Press [SOLVE] and answer "yes" to accept that m is different from n (since we have more equations than unknowns). After a few iterations a solution (minimum) is found.


Using 3 significant digits, the best fit function is Y(T)=5.27*ALOG[8.56*T/(295+T)]. 

Be aware that there are no simple ways to distinguish between a local or global minimum so the choice of starting values is very crucial. A good initial guess is not only a real time-saver, it will also pick out the right (global) minimum for you!



It is possible to modify the error tolerances used for convergence testing although it is not recommended. Use [TOL] to change any the error tolerances described below.


Tolerance for the convergence of iterates. This is the relative difference between the last two computed solutions. A value of 10-p usually corresponds to p significant digits of the computed result, but values below 10-6 may not comply with this. The default value is 10-3 corresponding to 3 significant digits.

XTOL is the "primary" test in the sence that EQTOL or LSQTOL are not tested if XTOL fails. However, for several reasons, XTOL is ignored if the equation values are exactly zero (this forces an "Zero" message). 


Test to check if the equations have been zeroed (should be named ZEROTOL?). The test computes the r.m.s. (root mean square) error of the equations. For example, for the system 
{ xy=9, x+y=6} the r.m.s. error at (x,y)=(2.9,3.1) is [(8,99-9)2+(6-6)2]= 0.01.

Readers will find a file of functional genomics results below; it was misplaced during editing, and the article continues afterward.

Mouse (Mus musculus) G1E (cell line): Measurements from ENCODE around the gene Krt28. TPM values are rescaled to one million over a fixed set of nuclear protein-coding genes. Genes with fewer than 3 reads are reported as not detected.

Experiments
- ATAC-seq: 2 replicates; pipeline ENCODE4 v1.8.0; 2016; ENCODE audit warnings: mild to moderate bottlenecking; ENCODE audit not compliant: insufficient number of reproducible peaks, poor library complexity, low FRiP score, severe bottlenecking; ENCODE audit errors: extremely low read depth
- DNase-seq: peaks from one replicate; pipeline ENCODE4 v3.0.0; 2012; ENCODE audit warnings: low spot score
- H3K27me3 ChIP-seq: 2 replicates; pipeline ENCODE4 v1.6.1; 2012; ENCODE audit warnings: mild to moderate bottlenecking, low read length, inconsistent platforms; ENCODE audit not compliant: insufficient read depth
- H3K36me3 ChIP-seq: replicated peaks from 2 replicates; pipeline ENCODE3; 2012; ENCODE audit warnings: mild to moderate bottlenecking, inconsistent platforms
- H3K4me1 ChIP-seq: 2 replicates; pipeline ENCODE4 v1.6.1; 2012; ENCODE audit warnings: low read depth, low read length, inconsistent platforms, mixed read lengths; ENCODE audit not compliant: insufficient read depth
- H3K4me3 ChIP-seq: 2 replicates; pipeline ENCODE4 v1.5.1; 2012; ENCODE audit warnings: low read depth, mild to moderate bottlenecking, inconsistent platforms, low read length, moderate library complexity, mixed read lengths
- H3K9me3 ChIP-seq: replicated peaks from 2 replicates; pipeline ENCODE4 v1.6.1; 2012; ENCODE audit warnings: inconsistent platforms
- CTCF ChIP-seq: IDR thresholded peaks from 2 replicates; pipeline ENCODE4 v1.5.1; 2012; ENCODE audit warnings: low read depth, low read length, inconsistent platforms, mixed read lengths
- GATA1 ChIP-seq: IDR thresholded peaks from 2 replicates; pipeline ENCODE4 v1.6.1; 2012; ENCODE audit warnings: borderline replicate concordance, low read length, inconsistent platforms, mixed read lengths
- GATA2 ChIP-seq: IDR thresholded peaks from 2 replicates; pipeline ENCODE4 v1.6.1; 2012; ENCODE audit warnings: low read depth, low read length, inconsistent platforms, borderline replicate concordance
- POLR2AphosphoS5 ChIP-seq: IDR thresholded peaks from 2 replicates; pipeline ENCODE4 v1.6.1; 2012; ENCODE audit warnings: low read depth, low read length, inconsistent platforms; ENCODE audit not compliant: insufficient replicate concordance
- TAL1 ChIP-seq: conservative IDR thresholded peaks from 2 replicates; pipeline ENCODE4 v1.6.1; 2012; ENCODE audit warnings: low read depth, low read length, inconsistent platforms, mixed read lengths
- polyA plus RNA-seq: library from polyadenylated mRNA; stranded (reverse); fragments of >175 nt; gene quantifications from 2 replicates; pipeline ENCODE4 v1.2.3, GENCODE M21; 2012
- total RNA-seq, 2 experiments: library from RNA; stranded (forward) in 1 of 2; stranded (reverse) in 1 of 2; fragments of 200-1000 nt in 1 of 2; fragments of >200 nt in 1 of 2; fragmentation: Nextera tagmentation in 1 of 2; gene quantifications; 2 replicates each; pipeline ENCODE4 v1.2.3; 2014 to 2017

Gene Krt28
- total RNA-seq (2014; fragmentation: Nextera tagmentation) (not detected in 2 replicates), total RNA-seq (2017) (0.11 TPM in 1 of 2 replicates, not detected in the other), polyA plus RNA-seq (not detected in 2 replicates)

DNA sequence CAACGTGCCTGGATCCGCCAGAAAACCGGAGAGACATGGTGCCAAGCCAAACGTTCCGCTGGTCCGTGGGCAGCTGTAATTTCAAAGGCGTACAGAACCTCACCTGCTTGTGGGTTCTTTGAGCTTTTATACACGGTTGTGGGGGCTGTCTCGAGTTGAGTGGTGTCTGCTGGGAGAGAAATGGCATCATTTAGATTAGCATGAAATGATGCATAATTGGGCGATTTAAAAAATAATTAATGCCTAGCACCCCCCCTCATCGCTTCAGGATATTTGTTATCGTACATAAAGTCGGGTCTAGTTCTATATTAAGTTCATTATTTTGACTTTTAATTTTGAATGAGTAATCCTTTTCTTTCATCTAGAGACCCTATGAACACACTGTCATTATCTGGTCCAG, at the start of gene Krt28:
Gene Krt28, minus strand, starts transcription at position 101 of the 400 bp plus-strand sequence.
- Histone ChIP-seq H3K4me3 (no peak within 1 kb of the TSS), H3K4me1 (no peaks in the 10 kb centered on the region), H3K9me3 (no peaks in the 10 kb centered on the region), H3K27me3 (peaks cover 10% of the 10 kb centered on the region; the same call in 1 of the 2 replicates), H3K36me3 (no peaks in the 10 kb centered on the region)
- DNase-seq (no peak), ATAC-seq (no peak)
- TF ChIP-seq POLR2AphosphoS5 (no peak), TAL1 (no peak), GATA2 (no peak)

EQTOL defaults to 10-5 which should be sufficient for most purposes. 


This test is used only if m>n ie. for nonlinear least-squares problems. It is a cosine test from from Dennis & Schnabel [1] (sort of normalized gradient test). The test returns values between 0 and 1 where a value close to 0 indicates a least-squares minimizer. The default value is 0.01 which should be sufficient considering the XTOL pre-requirement.

LSQTOL does not apply to zero-residual least squares (exact fit), however the EQTOL test will return a "Zero" message in this case.



Some (more or less) common error and termination messages returned by SOLVESYS are listed below.


A result satisfying XTOL and EQTOL was found (XTOL may be ignored if this is an exact zero).
A result satisfying XTOL and LSQTOL  was found. It is not guaranteed to be a global minimum.
Bad Guess(es):
The solver has landed on a point that does not appear to be solution. Restart the solver with other initial guesses.
Undefined Result:
(Math exception.) Calculation such as 0/0 occurred or the XROOT function was used with arguments that cannot give a real-valued result. 
Infinite Result:
(Math exception.) Calculation such as 1/0 occurred. Try changing the initial guesses. 


At least one equation does not contain any unknowns. SOLVESYS does not allow redundant equations. If you have equations you don't want to solve, just uncheck them.
Inconsistent Units:
Units are not supported. 
Undefined Name:
Some expression(s) include(s) one or more variable names SOLVESYS is unable to identify. 


Feel free to contact me if you have any comments, questions, problems or suggestions. Also if you find any bugs (or what you think is a bug), please notify me.

Check for the  latest version of SOLVESYS and a F.A.Q with answers to the most common questions.

My email is, or  and ICQ#  43726969.